IFLS Photos

Field Teams Photos of the IFLS enumerators from the field

Interviewer Training

The staff selected to conduct the IFLSs were recruited from the geographic regions in which the fieldwork took place. Population center officials, affiliated with universities throughout Indonesia, were instrumental in the recruitment of field staff. Due to the complex nature of the survey, field personnel were required to have completed some college; most, in fact, were young, bright, recent college graduates who were embarking on the first jobs of their careers.

The IFLS training provided in-depth classroom instruction and field practice with the entire questionnaire. Training consisted of the following components: an overview of the study; introduction to survey research; appropriate techniques for asking questions, recording responses, and probing; procedures for identifying sample households, editing one's own work, quality control, and sample control; and a detailed review of all instruments.

Field Work

The IFLS field work began once the training was completed and continued for three to four months depending upon the sample size assigned to each team.

A significant innovation introduced in IFLS2 was the use of computer-assisted field editing (CAFE). The use of CAFE dramatically increased our ability to catch and correct errors made by the enumerators in the field. When data are first entered in the field, CAFE identifies cases in which the enumerator must return to the respondent because a section has been skipped, was incomplete, or was found to be inconsistent. Monitoring data quality and the progression of field work while enumerators are still in the field, both from LD in Jakarta and RAND in Santa Monica through electronic transmission of data, is a crucial aspect of the data quality monitoring of the IFLS2 and IFLS2+.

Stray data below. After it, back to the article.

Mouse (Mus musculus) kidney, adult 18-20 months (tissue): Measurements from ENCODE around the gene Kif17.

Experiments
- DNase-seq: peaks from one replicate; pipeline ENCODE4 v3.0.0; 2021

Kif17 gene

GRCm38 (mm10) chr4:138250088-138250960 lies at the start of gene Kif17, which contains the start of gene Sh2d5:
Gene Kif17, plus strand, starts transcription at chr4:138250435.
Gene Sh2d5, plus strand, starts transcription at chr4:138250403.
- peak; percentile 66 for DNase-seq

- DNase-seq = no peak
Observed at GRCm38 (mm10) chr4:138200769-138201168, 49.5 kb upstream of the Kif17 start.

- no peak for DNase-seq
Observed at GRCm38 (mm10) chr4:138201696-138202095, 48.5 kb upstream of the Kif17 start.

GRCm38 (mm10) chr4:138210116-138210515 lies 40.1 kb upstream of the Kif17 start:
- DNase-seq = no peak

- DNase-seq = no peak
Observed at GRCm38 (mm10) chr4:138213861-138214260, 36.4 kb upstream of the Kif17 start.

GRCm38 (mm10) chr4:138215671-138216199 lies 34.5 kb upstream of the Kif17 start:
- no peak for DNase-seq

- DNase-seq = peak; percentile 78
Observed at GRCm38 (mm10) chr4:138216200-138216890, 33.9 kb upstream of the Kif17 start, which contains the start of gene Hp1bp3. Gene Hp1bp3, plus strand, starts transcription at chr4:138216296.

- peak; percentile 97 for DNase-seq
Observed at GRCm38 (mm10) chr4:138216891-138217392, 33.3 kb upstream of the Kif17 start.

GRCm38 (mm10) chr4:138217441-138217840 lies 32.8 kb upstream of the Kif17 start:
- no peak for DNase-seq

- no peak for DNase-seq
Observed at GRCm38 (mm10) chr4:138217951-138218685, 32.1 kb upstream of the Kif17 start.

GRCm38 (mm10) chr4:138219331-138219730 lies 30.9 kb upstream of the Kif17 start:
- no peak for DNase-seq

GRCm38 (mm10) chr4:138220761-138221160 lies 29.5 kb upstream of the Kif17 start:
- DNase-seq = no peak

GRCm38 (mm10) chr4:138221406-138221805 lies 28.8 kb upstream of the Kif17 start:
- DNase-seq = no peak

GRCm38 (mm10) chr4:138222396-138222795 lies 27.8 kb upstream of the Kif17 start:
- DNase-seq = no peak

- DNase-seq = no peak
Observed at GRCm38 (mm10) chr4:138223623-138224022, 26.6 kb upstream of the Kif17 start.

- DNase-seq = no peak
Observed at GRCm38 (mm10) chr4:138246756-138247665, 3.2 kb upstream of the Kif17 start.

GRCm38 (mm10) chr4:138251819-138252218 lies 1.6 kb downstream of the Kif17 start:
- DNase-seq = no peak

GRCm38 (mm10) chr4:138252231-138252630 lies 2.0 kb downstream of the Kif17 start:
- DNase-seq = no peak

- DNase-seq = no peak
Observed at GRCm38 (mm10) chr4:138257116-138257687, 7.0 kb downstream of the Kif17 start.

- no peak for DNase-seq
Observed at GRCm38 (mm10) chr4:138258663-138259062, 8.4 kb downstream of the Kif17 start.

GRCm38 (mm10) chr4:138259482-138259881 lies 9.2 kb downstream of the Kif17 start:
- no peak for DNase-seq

During the IFLS2 field work in 1997, large portions of two IFLS provinces experienced large-scale fires, South Sumatra and South Kalimantan. In this photo, we see the field team wearing masks to avoid the smoke resulting from these fires.

Return to the Index of Pictures.